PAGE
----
Book of Abstracts: Albany 2011
June 14-18 2011
©Adenine Press (2010)
Exploring the Role of Protein-Protein Interactions in the Mechanical Unfolding of Protein Assemblies
Dynamic force spectroscopy methods provide unique opportunities for directly probing the free energy landscape of complex biomolecules. However, even if they provide information on the chain extension of the molecule, they cannot supply full details of the populated structures. This is especially true in the case of multi-domain or multi-chain proteins for which the complexity of the fold translates into many unfolding scenarios. An assumption employed by the majority of experiments for the interpretation of the force-unfolding of such proteins is that the behavior of the ensemble is the sum of its parts. While this assumption is likely to apply to tandems of identical units, for hetero-protein tandems or whenever units are connected by interfaces as in multi-domain or multi-chain complexes this assumption needs to be revisited.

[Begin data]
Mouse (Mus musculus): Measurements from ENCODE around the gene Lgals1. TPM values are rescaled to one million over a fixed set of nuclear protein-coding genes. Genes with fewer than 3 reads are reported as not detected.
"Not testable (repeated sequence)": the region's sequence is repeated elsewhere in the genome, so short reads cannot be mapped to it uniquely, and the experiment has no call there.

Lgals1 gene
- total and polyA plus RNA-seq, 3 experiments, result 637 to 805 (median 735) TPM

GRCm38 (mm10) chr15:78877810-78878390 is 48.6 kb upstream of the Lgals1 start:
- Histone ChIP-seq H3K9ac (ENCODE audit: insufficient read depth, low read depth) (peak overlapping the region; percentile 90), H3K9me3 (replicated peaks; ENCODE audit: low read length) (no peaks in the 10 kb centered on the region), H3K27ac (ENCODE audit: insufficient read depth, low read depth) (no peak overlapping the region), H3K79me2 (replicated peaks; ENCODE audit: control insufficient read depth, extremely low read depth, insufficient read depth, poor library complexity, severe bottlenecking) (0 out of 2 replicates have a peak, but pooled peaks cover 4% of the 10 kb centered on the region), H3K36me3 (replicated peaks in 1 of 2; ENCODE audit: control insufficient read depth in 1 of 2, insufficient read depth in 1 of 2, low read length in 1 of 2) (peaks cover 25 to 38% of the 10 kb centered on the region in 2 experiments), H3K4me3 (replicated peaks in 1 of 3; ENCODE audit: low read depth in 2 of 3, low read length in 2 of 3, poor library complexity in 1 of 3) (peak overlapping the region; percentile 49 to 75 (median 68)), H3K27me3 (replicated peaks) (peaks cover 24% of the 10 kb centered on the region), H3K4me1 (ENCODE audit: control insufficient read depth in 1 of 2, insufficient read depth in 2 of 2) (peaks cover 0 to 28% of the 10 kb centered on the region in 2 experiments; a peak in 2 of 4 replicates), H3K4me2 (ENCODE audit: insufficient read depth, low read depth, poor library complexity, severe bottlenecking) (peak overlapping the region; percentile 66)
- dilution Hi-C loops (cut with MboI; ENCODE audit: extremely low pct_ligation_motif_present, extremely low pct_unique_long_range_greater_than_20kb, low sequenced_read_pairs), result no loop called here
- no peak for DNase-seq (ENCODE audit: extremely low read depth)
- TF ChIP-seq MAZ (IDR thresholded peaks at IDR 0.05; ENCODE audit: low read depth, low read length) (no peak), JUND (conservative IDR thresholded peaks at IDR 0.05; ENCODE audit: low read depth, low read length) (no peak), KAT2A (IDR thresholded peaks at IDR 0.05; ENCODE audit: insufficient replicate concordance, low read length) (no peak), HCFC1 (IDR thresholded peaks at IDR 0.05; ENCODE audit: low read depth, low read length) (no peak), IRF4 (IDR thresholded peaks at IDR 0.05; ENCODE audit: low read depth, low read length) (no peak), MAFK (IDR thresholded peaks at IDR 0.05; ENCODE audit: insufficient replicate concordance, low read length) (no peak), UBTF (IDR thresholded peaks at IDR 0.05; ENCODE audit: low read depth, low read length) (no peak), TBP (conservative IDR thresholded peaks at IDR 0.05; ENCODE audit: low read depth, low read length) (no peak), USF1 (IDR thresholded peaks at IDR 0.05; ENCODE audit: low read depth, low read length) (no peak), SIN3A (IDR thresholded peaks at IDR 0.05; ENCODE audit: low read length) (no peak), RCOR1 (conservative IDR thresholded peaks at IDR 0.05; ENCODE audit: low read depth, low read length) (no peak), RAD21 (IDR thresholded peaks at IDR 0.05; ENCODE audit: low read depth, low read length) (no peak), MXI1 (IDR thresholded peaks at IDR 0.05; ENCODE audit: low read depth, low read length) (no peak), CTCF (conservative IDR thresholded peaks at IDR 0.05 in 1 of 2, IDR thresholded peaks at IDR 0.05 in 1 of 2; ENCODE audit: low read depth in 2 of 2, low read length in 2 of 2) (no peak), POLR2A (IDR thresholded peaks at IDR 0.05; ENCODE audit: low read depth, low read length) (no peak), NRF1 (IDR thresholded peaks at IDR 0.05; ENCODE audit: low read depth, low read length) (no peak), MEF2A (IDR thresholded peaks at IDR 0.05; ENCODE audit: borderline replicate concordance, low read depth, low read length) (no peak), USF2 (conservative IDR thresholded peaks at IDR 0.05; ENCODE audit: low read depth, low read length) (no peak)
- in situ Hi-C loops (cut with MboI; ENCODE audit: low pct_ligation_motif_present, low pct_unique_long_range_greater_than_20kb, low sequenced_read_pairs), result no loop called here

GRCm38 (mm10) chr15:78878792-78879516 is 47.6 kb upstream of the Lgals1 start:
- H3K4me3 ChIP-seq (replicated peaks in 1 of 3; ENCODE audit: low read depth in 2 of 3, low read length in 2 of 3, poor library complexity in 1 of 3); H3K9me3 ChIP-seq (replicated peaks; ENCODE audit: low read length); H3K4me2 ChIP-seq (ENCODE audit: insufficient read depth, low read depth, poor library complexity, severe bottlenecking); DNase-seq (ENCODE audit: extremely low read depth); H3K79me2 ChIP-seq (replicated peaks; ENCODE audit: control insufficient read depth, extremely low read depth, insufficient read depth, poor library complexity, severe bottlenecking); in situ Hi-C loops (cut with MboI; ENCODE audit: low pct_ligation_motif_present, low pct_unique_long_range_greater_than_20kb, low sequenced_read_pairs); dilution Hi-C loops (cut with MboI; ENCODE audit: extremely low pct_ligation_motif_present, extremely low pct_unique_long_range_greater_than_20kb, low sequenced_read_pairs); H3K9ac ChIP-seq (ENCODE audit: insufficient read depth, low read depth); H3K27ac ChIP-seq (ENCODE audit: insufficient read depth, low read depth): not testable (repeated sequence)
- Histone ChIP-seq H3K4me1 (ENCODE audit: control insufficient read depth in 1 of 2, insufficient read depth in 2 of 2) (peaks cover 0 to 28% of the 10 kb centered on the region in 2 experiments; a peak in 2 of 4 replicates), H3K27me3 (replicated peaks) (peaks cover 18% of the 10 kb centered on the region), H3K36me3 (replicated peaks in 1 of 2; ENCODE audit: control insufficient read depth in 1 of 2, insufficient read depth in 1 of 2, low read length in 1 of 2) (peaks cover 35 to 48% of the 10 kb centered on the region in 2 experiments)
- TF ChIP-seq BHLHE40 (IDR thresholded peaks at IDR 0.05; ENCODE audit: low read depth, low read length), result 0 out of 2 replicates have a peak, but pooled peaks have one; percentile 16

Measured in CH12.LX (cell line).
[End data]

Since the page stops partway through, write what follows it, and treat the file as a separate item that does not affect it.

I will present our investigations into the role of protein-protein interactions through simulations of the biomechanical unfolding reactions of multi-domain and multi-chain protein complexes covering a range of fundamental cellular functions from fusion to cytoskeletal support in real (experimental) time (1,2). To obtain the force extension curves using experimental pulling speeds, we employed a coarse-grained minimalist model (SOP model) (3) of proteins to carry out overdamped Langevin simulations implemented on Graphics Processing Units (GPUs). GPUs have unleashed tremendous computational power that has been utilized in a wide range of scientific applications. The system size dependent 10-90-fold computational speedup on a GPU, compared to an optimized CPU program, enabled us to follow the dynamics in the centisecond timescale (4). While our model reproduces the experiments, we find that the independence assumption needs to be critically assessed. I will discuss the signature of the protein-protein interactions as a function of the applied vector force, and the connection between the shape of the force peaks and the degree of cooperativity in the protein complex. Remarkably, we find that the degree of stabilization conferred by the interactions between units is determined by a combination between the stability of the interface and the internal fluctuations of a module.
This research has been supported by NSF CAREER Award MCB-0845002.
Ruxandra I. Dima
Department of Chemistry